Department of Public Health, Hanoi Medical University, Hanoi, Vietnam.
    Lack of knowledge about sexually transmitted infections among women in North rural Vietnam2009In: BMC Infectious Diseases, ISSN 1471-2334, E-ISSN 1471-2334, Vol. 9, p. 85-Article in journal (Refereed)
    Abstract [en]

    BACKGROUND: The serious long-term complications of sexually transmitted infections (STI) in women and newborns are well-documented. Particularly, STI imply considerable social consequences for women. Low STI knowledge has been shown to be associated with unsafe sex. In Vietnam, misconceptions regarding STI exist, and rural women delay seeking care for STI. The aim of the study was to investigate knowledge of STI among women aged 15 to 49 years in a rural district of Vietnam and to evaluate possible associations between socioeconomic factors and STI knowledge. METHODS: A cross-sectional population-based study using face-to-face interviews was carried out between March and May 2006 in a demographic surveillance site in rural Vietnam. In total, 1805 women aged 15-49 years were randomly selected to participate in the study. The interviews were based on a structured questionnaire including questions on sociodemographic characteristics of the women and their knowledge about STI. Each correct answer was scored 1, incorrect or do not know answer was scored 0. Multivariate analyses were applied to examine associations between socio-economic conditions and STI knowledge. Intra-cluster correlation was calculated to examine similarities of STI knowledge within clusters. RESULTS: Of the 1,805 respondents, 78% (73% married vs. 93% unmarried, p < 0.001) did not know any symptoms of STI, 50% could not identify any cause of STI, 59% (54% married vs. 76% unmarried, p < 0.001) did not know that STI can be prevented. Only 31% of the respondents (36% married vs. 14% unmarried, p < 0.001) answered that condom use could protect against STI, and 56% considered partner treatment necessary. Of 40 possible correct answers, the mean knowledge score was 6.5 (range 0-26, median 6). Young, unmarried women and women who lived in the highlands or mountainous areas demonstrated very low levels of STI knowledge (regression coefficients -1.3 and -2.5, respectively, p < 0.001). Experience of an induced abortion was significantly associated with a higher level of knowledge. CONCLUSION: The low levels of STI knowledge found among women of reproductive age in a rural district of Vietnam indicate an urgent need of health education interventions, of which, young and unmarried women should be specifically targeted.

  • 7.
    Olsson, Jan
    et al.
    Umeå University, Faculty of Medicine, Department of Clinical Microbiology, Virology.
    Johansson, Jörgen
    Umeå University, Faculty of Medicine, Department of Clinical Microbiology, Virology. Laboratory Medicine, Clinical Microbiology, Umeå University Hospital, Umeå, Sweden.
    Honkala, Emma
    Umeå University, Faculty of Medicine, Department of Clinical Microbiology, Virology.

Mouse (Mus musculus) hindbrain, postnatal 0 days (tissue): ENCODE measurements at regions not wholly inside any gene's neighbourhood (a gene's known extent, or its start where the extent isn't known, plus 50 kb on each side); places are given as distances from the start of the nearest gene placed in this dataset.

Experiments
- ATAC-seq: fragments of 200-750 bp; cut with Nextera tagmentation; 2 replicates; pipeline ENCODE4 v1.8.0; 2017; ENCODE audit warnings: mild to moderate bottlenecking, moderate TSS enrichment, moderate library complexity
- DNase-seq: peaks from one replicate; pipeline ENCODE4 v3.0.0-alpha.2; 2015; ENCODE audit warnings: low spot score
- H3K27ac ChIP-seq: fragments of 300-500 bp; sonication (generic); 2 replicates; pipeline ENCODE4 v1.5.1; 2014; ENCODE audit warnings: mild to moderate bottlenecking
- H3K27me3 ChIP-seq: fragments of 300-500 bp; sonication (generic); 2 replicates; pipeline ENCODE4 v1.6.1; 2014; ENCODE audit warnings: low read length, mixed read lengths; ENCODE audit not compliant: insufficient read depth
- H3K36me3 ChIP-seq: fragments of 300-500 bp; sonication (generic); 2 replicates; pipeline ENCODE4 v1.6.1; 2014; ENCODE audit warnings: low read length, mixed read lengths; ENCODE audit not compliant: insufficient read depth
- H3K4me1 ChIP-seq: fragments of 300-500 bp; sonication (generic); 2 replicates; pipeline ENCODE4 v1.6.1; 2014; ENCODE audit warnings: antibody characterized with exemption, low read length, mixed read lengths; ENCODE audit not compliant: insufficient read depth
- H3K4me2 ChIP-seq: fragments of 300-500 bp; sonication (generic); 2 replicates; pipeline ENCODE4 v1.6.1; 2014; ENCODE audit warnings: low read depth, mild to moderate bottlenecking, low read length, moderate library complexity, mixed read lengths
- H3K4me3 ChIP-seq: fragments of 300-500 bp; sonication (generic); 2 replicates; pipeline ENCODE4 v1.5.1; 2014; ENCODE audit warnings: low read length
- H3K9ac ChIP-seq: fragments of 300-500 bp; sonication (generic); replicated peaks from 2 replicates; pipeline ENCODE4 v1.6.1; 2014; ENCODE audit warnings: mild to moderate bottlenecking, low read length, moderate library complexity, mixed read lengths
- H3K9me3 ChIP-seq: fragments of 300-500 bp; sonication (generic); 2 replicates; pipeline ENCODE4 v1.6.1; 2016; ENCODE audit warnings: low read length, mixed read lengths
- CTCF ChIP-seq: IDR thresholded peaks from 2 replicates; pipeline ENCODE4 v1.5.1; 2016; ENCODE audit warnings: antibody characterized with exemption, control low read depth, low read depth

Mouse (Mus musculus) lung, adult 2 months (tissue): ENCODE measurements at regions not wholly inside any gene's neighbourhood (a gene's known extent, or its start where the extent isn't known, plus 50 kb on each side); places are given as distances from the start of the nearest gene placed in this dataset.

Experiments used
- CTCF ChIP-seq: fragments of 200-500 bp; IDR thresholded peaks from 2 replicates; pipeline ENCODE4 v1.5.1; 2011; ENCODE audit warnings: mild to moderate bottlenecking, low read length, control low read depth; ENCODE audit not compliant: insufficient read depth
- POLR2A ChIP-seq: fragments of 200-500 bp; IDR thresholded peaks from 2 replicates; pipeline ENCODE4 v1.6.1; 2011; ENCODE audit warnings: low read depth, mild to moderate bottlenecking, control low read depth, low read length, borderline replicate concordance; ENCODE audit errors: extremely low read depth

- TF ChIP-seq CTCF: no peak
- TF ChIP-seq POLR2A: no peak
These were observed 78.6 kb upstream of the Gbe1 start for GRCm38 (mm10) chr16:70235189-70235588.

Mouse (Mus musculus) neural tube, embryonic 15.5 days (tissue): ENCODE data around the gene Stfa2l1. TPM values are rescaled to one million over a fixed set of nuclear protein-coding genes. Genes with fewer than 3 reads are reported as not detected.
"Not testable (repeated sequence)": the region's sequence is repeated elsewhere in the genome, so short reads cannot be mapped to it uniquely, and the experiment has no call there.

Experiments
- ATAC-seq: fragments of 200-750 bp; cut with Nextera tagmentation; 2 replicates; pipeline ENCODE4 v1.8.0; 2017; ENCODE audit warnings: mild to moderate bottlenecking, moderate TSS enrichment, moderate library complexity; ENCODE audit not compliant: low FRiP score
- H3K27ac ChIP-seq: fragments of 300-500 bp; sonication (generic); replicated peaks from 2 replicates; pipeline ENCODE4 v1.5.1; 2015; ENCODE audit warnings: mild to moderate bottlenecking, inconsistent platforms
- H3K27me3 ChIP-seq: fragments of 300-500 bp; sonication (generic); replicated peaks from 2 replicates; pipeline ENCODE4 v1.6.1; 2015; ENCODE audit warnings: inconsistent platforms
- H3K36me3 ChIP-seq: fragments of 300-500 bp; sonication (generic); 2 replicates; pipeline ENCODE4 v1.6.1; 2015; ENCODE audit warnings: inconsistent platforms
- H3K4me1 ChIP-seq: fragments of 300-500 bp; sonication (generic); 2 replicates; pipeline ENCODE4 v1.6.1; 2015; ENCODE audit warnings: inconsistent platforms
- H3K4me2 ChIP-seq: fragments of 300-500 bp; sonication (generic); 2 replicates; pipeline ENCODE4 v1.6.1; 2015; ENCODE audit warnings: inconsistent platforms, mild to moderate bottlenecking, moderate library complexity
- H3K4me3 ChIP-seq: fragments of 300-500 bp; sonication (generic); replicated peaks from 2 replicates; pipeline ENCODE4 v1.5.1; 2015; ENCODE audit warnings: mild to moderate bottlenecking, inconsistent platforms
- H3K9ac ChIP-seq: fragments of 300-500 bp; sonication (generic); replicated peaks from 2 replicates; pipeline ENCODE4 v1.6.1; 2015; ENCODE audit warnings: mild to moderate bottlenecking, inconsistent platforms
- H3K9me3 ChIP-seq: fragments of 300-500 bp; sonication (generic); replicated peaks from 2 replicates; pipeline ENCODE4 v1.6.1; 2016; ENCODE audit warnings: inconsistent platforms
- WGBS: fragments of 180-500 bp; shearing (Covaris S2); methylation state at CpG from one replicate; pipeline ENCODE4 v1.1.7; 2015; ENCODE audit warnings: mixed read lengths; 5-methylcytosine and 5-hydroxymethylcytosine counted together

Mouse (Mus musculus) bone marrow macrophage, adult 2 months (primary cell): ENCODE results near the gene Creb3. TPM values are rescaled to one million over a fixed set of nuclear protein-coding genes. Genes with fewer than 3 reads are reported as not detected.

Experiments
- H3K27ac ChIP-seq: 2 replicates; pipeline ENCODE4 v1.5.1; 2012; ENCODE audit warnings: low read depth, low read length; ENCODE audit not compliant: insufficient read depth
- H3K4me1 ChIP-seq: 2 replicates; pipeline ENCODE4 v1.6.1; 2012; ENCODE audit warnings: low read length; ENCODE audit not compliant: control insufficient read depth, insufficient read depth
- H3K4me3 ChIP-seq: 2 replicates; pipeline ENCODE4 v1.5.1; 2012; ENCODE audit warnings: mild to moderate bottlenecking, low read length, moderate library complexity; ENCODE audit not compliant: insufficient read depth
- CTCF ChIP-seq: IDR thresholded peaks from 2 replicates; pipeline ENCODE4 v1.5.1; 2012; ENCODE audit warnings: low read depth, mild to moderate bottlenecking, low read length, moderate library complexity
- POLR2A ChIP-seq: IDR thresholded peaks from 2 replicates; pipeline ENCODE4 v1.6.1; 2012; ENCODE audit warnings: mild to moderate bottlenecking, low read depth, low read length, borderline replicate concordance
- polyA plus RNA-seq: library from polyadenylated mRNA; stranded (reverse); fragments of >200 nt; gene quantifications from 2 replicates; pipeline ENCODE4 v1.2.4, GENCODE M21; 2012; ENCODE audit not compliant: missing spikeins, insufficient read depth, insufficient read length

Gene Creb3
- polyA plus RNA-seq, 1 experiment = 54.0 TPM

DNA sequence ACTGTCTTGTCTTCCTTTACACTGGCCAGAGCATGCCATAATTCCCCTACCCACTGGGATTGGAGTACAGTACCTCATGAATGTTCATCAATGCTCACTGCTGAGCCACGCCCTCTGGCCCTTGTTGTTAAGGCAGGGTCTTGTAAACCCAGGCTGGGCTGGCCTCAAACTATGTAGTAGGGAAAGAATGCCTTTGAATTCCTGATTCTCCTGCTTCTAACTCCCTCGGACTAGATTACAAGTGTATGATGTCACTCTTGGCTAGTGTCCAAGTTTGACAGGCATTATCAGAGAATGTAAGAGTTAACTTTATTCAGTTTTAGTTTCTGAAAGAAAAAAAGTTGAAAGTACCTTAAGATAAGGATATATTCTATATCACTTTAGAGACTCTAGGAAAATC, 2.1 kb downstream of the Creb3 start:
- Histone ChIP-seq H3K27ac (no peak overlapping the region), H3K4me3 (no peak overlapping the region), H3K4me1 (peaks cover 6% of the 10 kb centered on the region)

Blomqvist, Bert
    Umeå University, Faculty of Medicine, Department of Clinical Microbiology, Virology. Laboratory Medicine, Clinical Microbiology, Umeå University Hospital, Umeå, Sweden.
    Kok, Eloise
    Weidung, Bodil
    Lövheim, Hugo
    Umeå University, Faculty of Medicine, Department of Community Medicine and Rehabilitation, Geriatric Medicine.
    Elgh, Fredrik
    Umeå University, Faculty of Medicine, Department of Clinical Microbiology, Virology.
    Urea dilution of serum for reproducible anti-HSV1 IgG avidity index2019In: BMC Infectious Diseases, ISSN 1471-2334, E-ISSN 1471-2334, Vol. 19, article id 164Article in journal (Refereed)
    Abstract [en]

    Herpes simplex virus type 1 (HSV1), establishes life-long latency and can cause symptoms during both first-time infection and later reactivation. The aim of the present study was to describe a protocol to generate a reliable and discriminative avidity index (AI) for anti-HSV1 IgG content in human sera. Human serum from two distinct cohorts; one a biobank collection (Betula) (n = 28), and one from a clinical diagnostics laboratory at Northern Sweden University Hospital (NUS) (n = 18), were assessed for presence of IgG antibodies against HSV1 by a commercially available ELISA-kit. Addition of urea at the incubation step reduces effective binding, and the ratio between urea treated sample and non-treated sample was used to express an avidity index (AI) for individual samples. AI score ranged between 43.2 and 73.4% among anti-HSV1 positive biobank sera. Clinical samples ranged between 36.3 and 74.9%. Reproducibility expressed as an intraclass correlation coefficient (ICC) was estimated at 0.948 (95% CI: 0.900-0.979) and 0.989 (95% CI 0.969-0.996) in the biobank and clinical samples, respectively. The method allows for AI scoring of anti-HSV1 IgG from individual human sera with a single measurement. The least significant change between two measurements at the p < 0.05 level was estimated at 5.4 and 3.2 points, respectively, for the two assessed cohorts.

  • 8.
    Rasmuson, Johan
    et al.
    Umeå University, Faculty of Medicine, Department of Clinical Microbiology, Infectious Diseases.